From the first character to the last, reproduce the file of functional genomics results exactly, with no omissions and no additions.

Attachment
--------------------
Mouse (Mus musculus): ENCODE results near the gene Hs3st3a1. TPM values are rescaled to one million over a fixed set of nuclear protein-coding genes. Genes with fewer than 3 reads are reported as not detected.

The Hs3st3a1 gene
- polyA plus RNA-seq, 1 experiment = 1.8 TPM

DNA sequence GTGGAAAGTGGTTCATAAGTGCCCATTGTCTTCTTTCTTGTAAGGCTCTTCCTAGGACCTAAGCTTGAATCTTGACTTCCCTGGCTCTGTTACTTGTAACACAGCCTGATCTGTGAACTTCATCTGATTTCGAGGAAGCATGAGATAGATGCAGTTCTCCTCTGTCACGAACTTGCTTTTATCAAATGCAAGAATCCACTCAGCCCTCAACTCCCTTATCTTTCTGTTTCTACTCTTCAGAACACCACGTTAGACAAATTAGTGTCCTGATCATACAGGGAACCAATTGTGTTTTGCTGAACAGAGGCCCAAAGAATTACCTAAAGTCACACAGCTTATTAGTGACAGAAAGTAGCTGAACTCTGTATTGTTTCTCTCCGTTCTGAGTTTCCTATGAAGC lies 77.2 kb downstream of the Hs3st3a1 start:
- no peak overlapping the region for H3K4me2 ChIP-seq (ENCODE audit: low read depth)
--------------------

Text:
Mouse (Mus musculus): ENCODE results near the gene Hs3st3a1. TPM values are rescaled to one million over a fixed set of nuclear protein-coding genes. Genes with fewer than 3 reads are reported as not detected.

The Hs3st3a1 gene
- polyA plus RNA-seq, 1 experiment = 1.8 TPM

DNA sequence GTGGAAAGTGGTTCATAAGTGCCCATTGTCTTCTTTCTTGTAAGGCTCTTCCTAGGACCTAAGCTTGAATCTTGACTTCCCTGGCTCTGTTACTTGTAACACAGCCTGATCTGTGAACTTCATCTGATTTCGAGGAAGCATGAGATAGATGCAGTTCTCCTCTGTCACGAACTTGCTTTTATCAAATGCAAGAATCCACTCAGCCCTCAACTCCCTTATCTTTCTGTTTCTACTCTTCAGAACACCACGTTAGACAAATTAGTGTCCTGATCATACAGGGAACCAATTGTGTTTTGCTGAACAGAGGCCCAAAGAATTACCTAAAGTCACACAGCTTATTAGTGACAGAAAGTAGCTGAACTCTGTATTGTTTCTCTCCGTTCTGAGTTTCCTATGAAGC lies 77.2 kb downstream of the Hs3st3a1 start:
- no peak overlapping the region for H3K4me2 ChIP-seq (ENCODE audit: low read depth)